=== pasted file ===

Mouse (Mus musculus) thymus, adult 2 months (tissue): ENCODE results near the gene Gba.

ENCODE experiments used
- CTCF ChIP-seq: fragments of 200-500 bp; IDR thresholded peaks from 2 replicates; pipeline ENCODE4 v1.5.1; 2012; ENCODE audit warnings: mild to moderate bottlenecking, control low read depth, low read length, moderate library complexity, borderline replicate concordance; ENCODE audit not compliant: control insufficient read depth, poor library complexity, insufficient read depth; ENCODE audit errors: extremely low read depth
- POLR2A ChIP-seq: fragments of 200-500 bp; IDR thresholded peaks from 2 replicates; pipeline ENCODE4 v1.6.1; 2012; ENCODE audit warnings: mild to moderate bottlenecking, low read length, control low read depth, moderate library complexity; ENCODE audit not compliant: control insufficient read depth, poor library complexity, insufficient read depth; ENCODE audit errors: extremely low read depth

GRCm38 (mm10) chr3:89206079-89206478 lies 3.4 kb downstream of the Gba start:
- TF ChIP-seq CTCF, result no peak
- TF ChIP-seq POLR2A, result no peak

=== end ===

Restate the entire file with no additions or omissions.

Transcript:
Mouse (Mus musculus) thymus, adult 2 months (tissue): ENCODE results near the gene Gba.

ENCODE experiments used
- CTCF ChIP-seq: fragments of 200-500 bp; IDR thresholded peaks from 2 replicates; pipeline ENCODE4 v1.5.1; 2012; ENCODE audit warnings: mild to moderate bottlenecking, control low read depth, low read length, moderate library complexity, borderline replicate concordance; ENCODE audit not compliant: control insufficient read depth, poor library complexity, insufficient read depth; ENCODE audit errors: extremely low read depth
- POLR2A ChIP-seq: fragments of 200-500 bp; IDR thresholded peaks from 2 replicates; pipeline ENCODE4 v1.6.1; 2012; ENCODE audit warnings: mild to moderate bottlenecking, low read length, control low read depth, moderate library complexity; ENCODE audit not compliant: control insufficient read depth, poor library complexity, insufficient read depth; ENCODE audit errors: extremely low read depth

GRCm38 (mm10) chr3:89206079-89206478 lies 3.4 kb downstream of the Gba start:
- TF ChIP-seq CTCF, result no peak
- TF ChIP-seq POLR2A, result no peak